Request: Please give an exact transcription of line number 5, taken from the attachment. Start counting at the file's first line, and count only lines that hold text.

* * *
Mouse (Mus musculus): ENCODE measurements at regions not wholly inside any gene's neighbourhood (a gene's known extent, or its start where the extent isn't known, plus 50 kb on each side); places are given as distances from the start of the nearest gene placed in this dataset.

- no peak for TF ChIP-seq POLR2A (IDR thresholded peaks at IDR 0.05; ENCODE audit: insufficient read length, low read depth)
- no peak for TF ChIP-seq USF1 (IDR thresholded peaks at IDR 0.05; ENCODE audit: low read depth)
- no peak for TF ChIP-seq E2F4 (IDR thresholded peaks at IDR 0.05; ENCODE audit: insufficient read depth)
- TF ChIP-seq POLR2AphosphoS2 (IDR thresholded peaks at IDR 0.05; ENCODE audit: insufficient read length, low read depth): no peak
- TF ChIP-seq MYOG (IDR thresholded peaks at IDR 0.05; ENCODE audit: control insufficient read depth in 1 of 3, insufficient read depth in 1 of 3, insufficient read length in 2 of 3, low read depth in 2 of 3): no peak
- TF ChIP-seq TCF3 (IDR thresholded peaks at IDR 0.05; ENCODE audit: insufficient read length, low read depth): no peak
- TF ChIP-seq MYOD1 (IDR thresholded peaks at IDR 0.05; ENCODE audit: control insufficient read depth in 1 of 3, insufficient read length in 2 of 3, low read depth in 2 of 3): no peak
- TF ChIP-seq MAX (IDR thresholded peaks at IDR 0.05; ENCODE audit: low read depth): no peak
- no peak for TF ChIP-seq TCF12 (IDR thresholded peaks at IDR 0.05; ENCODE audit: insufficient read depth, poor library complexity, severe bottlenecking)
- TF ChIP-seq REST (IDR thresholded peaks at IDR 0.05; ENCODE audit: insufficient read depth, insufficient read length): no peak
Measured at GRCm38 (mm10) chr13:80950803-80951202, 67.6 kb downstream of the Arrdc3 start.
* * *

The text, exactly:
- TF ChIP-seq POLR2AphosphoS2 (IDR thresholded peaks at IDR 0.05; ENCODE audit: insufficient read length, low read depth): no peak